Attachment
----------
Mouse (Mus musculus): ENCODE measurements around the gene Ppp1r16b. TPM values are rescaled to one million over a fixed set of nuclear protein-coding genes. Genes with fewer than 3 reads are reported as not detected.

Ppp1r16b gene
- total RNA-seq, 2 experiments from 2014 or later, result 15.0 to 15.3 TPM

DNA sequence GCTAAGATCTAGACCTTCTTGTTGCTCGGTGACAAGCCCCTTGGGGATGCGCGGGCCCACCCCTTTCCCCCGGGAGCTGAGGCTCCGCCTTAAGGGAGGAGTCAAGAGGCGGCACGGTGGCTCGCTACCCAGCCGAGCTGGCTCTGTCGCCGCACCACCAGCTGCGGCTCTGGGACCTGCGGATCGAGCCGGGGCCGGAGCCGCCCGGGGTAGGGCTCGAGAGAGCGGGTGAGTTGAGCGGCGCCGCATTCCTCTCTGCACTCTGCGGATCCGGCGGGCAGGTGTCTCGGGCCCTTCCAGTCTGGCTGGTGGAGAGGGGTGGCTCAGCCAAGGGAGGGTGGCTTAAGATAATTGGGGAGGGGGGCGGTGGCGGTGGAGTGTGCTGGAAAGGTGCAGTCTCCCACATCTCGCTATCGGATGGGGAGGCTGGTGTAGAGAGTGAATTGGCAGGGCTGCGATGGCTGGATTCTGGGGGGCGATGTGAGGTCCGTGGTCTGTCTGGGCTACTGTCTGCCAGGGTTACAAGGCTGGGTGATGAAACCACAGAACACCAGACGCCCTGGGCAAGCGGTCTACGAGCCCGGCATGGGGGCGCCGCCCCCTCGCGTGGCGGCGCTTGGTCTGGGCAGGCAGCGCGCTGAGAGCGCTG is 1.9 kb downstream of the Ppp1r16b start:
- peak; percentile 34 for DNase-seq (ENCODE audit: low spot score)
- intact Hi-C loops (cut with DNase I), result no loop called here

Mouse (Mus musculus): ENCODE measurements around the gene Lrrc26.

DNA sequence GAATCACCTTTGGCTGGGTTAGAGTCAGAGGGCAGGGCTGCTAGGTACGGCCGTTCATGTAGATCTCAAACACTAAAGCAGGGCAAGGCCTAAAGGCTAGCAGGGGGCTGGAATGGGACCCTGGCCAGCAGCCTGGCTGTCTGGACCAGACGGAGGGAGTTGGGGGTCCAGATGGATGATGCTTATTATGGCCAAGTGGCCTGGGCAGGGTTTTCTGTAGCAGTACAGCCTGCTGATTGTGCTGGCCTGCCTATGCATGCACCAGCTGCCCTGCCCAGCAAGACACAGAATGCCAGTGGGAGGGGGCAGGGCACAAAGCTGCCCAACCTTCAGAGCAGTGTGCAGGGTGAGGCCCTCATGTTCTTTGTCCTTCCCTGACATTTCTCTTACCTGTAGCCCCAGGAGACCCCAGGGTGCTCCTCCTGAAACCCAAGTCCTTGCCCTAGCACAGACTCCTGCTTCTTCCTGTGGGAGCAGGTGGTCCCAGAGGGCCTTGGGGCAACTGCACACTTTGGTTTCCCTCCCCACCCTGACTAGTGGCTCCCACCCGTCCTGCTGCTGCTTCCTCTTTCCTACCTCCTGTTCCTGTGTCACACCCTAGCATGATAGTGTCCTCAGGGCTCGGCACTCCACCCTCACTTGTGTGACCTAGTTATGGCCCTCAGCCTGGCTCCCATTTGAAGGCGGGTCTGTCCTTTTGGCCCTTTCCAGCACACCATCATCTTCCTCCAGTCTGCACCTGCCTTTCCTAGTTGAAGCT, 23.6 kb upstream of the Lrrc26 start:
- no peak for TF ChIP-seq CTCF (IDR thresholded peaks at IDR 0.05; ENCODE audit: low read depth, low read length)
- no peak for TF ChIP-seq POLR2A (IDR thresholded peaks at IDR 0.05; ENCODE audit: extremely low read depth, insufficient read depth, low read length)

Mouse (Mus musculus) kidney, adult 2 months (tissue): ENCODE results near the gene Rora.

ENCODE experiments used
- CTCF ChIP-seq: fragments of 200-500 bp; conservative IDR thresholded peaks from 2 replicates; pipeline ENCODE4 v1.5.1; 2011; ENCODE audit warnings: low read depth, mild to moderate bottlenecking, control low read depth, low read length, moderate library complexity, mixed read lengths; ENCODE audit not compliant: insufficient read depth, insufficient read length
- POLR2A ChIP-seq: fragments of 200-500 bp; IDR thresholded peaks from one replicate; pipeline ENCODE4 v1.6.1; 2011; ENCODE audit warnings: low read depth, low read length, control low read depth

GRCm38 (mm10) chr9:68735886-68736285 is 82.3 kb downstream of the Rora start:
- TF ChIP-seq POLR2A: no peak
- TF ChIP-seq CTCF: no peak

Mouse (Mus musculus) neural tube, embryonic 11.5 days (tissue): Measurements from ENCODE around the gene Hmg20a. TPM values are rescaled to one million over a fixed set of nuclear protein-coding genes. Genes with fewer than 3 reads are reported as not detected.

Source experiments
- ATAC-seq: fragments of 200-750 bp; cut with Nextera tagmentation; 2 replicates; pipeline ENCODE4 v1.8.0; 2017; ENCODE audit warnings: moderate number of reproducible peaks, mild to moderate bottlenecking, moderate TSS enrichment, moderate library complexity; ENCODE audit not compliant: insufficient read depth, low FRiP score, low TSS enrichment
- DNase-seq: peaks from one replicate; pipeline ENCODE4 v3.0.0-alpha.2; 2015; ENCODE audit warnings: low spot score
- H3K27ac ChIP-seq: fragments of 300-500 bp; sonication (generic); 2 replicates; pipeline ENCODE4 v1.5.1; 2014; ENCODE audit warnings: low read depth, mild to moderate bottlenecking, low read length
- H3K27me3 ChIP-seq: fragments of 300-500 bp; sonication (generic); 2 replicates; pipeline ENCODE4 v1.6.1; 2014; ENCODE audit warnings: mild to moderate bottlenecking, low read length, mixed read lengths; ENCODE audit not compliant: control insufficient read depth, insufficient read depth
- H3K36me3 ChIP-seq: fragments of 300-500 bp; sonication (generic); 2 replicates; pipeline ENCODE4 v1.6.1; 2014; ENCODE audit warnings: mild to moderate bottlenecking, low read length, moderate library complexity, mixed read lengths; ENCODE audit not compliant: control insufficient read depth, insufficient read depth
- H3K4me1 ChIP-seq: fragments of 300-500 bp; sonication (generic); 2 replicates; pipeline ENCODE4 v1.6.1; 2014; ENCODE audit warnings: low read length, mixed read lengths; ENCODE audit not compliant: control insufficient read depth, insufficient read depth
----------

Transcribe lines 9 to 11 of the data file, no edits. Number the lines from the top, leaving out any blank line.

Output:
- no peak for TF ChIP-seq CTCF (IDR thresholded peaks at IDR 0.05; ENCODE audit: low read depth, low read length)
- no peak for TF ChIP-seq POLR2A (IDR thresholded peaks at IDR 0.05; ENCODE audit: extremely low read depth, insufficient read depth, low read length)

Mouse (Mus musculus) kidney, adult 2 months (tissue): ENCODE results near the gene Rora.